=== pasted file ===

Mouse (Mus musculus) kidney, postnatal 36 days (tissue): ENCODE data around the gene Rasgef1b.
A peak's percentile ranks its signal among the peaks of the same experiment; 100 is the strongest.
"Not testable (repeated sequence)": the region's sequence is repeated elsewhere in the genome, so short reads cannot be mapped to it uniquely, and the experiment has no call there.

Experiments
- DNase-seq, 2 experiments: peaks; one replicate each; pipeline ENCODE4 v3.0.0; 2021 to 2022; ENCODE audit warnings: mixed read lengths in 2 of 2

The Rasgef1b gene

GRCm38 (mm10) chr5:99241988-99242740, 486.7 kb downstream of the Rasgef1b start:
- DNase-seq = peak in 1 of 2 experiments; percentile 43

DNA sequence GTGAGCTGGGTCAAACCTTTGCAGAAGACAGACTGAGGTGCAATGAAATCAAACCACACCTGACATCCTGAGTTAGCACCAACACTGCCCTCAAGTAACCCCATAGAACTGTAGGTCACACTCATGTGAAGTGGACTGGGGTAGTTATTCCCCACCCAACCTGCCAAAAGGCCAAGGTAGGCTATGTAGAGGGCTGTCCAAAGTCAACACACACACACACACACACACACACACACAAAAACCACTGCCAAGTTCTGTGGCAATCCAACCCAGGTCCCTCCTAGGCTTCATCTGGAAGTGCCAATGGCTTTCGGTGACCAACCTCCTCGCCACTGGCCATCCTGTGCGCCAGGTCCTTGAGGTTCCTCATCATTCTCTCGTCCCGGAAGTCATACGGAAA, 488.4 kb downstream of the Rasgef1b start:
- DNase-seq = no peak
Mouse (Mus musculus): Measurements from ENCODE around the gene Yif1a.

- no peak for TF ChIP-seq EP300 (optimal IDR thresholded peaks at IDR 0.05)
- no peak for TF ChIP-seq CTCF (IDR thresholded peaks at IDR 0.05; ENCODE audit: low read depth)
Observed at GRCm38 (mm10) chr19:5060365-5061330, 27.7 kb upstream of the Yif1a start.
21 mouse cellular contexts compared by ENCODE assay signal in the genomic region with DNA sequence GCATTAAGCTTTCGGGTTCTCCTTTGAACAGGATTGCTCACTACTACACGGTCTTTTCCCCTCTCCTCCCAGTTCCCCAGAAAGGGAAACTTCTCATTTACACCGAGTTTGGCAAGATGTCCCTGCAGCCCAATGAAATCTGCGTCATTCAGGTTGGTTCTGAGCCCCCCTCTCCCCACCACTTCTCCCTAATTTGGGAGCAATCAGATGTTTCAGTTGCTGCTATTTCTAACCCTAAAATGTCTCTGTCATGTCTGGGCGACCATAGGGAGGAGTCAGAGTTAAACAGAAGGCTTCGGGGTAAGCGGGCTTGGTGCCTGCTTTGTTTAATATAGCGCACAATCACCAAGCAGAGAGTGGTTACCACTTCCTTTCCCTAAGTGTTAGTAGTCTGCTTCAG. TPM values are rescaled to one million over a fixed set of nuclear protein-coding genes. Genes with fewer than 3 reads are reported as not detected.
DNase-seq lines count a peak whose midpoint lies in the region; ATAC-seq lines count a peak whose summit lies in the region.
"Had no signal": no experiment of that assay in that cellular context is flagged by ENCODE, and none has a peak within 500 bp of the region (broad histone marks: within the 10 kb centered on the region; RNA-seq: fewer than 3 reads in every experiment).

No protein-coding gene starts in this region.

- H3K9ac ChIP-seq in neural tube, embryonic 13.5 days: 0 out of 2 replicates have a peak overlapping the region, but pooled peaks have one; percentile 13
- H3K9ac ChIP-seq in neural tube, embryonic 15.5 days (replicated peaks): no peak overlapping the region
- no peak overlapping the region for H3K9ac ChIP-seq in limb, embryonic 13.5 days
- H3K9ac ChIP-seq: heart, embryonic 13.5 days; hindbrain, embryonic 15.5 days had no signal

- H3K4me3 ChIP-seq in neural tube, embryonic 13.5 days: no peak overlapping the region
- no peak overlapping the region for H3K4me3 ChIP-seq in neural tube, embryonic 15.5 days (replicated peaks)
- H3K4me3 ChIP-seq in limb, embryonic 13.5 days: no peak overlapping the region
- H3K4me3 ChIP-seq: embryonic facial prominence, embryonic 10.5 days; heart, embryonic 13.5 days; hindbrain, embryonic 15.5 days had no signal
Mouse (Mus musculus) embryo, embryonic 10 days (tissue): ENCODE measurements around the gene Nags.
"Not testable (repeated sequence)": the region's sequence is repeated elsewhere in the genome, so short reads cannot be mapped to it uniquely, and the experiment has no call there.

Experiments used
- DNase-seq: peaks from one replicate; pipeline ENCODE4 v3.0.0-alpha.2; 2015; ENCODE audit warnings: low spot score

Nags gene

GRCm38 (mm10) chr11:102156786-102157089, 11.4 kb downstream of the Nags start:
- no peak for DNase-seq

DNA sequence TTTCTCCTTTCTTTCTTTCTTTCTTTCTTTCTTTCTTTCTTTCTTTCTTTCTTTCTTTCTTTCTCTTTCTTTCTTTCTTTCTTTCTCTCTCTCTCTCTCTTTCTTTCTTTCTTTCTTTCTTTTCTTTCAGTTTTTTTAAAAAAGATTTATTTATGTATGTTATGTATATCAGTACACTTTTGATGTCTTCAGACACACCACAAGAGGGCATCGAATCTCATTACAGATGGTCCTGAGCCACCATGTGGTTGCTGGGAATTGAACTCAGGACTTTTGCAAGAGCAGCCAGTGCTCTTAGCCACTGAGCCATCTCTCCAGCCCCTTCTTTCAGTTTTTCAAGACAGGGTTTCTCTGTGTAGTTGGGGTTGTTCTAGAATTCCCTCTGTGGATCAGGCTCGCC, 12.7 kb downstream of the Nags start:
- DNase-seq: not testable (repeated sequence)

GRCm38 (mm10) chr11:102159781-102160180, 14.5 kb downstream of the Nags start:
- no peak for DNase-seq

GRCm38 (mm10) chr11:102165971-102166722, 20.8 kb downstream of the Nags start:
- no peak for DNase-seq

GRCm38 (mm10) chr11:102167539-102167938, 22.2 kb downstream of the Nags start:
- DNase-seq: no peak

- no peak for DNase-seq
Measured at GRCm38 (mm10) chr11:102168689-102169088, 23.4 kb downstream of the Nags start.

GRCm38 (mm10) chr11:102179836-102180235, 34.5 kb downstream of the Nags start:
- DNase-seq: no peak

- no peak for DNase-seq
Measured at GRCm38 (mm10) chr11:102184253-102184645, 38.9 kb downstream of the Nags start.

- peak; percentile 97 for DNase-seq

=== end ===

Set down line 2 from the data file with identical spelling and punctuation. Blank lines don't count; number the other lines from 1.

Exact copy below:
A peak's percentile ranks its signal among the peaks of the same experiment; 100 is the strongest.